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Immigration: Official figures show that the number of people living in Scotland who were born abroad has increased by 57% since 2001, from 204,000 to 321,000. A significant proportion of the number appears to be arriving from Eastern Europe, with the number of Polish immigrants increasing 17-fold in the same years. (Scottish Daily Mail page 12)

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Justice

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Scottish Police Force: The Association of Scottish Police Superintendents (Asps) has backed a single Scottish police force, but has warned that savings must be put back into frontline and community policing. They have urged First Minister Alex Salmond to create an all-Scotland police body instead of cutting the number of forces from eight to four. In support of their argument, they have pointed to successful models of Scottish policing that work on a national level, such as the Scottish Crime and Drugs Enforcement Agency and the Anti-Violence Task Force. A working group consisting of police and local authority representatives is currently looking at force structures and will report to the Scottish Policing Board, chaired by Justice Secretary Kenny MacAskill, on 6 December. (Scotsman page 21)

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Transport

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Snowfall Accidents: As a result of the snowfall across northern parts of Scotland, there were several minor accidents yesterday as motorists in Aberdeen travelled to work yesterday after 12cm of snow. (Scotsman page 6)

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A9 Safety: A new stretch of road aimed at improving safety on the A9 south of Inverness has been closed just months after opening amid claims that it is hazardous. The 0.6 mile stretch of road cost £2.9 million, but local residents say the new section is too short to allow safe overtaking and there have been a number of near misses with southbound cars. (Scotsman page 11 & Herald page 10 & Courier page 9)

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Local Government

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Argyll and Bute School Closures: Education Secretary Michael Russell has said that he will not be involved in any decision on school closures in his home’s area in Argyll and Bute. Questions were raised in the press around the involvement of Mr Russell in local cuts given that he is a candidate in the area and his wife is a local head teacher. (Scotsman page 9). The Argyll and Bute council has voted to press ahead with its plans to close one third of its rural primary schools despite the governing coalition breaking up over the row. Council leader Dick Walsh insisted nothing had been decided other than on opening the proposed cuts up to consultation (Herald page 8).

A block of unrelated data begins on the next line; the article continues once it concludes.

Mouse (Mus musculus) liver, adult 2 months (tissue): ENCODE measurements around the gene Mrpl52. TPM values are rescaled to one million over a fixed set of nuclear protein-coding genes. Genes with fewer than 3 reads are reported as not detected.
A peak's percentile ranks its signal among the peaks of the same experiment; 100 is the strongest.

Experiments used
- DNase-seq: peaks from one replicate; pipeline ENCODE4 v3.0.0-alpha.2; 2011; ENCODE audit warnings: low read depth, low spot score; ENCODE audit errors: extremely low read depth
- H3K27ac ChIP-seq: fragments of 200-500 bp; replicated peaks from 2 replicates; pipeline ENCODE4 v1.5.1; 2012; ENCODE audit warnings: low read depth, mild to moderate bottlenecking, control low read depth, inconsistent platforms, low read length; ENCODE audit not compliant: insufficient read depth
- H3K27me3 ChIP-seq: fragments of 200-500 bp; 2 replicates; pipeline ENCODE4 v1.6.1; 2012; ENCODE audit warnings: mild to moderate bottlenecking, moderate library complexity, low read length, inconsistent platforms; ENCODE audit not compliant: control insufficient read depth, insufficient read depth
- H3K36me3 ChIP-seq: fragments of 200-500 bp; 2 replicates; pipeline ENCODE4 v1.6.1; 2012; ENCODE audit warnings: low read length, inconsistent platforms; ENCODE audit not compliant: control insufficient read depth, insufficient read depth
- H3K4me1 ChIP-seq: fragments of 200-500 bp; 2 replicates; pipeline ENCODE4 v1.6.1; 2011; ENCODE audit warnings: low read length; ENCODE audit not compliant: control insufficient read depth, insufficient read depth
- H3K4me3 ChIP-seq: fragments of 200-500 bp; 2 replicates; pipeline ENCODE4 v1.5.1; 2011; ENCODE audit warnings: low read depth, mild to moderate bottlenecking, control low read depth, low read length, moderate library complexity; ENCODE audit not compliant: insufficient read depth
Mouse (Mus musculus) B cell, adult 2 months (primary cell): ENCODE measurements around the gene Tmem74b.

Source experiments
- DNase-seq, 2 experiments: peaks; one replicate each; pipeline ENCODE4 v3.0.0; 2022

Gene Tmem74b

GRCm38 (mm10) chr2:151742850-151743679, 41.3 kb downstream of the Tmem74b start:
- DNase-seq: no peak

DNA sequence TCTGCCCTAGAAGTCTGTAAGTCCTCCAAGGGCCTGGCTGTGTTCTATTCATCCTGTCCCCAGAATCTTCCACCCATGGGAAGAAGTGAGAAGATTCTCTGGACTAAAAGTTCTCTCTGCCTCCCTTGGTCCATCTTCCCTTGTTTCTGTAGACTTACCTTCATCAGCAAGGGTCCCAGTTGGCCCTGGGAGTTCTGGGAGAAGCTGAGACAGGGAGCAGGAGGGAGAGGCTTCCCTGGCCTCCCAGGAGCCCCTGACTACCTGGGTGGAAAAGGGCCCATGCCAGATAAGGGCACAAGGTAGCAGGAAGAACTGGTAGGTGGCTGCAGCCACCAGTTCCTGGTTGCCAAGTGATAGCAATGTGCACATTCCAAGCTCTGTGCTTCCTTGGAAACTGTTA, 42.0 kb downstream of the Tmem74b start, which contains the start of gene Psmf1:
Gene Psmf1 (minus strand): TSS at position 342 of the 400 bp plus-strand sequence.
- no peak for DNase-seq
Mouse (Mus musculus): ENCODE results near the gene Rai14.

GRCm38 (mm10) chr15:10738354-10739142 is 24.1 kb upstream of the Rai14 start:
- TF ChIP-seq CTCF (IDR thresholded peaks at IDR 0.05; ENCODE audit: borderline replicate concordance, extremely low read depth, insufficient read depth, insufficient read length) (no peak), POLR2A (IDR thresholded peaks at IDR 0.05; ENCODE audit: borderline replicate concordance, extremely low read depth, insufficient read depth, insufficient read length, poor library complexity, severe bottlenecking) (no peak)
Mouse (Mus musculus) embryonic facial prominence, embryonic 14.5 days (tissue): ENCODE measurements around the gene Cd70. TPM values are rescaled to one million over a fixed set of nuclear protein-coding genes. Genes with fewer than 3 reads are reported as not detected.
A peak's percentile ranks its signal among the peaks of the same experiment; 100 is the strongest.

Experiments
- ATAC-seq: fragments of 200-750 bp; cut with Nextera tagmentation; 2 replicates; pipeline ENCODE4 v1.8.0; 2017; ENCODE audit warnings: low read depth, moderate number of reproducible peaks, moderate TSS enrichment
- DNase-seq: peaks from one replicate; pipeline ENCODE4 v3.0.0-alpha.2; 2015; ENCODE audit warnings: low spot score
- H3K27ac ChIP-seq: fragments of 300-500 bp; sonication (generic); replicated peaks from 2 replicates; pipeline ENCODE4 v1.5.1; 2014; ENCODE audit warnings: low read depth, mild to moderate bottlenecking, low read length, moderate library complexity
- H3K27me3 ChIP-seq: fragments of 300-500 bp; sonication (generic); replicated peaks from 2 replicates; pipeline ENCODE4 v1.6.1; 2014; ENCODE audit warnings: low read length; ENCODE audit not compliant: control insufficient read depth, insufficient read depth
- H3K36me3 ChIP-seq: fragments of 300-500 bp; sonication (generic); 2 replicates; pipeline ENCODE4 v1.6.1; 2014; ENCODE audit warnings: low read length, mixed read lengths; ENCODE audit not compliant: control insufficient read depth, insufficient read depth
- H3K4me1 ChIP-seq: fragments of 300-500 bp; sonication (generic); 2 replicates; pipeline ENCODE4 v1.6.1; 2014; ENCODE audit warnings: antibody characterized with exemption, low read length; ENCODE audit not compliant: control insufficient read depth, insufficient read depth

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Health

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Obesity and Heart risks: Researchers from Glasgow University have found evidence that children who are overweight are likely to exhibit the early signs of heart trouble by the time they are teenagers. The academic study says high blood pressure; cholesterol and insulin levels are more likely to be found in adolescents who were overweight between the ages of nine and twelve, increasing their risk of heart disease in the future. (Scotsman page 23)

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Scottish Flu: Chief Medical Officer Dr Harry Burns has said that fewer Scots are expected to catch the flu this winter because of the mass immunisation program for the H1N1 (swine flu) strain of the virus last year. There were 457 deaths linked to swine flu in the UK, 69 of which were in Scotland, but the high frequency of vaccinations last winter means that the Scottish public is less susceptible to the virus this year. (Herald page 3)

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Unemployed Nurses: Hundreds of newly qualified nurses in Scotland are facing an uncertain future as the scheme guaranteeing them work for a year has become overwhelmed. The number of nursing and midwifery graduates who have been unable to secure a job and have therefore asked the Scottish Government to fulfil its promise to give them a 12-month contract has nearly quadrupled since last year and is still on the rise. Training a nurse in Scotland costs the public purse between £45,000 and £51,000 and unions fear the staff expertise will be lost forever unless the job shortage is resolved. (Herald page 14)

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Education

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University Wages: Professor John Field, director of the Division of Academic Innovation and Continuing Education at Stirling University, says more than 400 university bosses in Scotland earn more than £100,000 a year. He has gone on to reveal that 250 more bosses earn more than the chief executive of the Scottish Funding Council, which distributes university finance. Education Secretary Michael Russell has already said teachers cannot be exempt from a public sector pay freeze policy, but that “as autonomous institutions, universities are not likely to be tied to this policy” stressing the opportunity for voluntary commitment. (Scotsman page 16). Professor Field has suggested that the savings made through voluntary wage cuts could be put toward hardship funds for struggling students and avoiding upcoming job losses on campuses. (Herald page 1)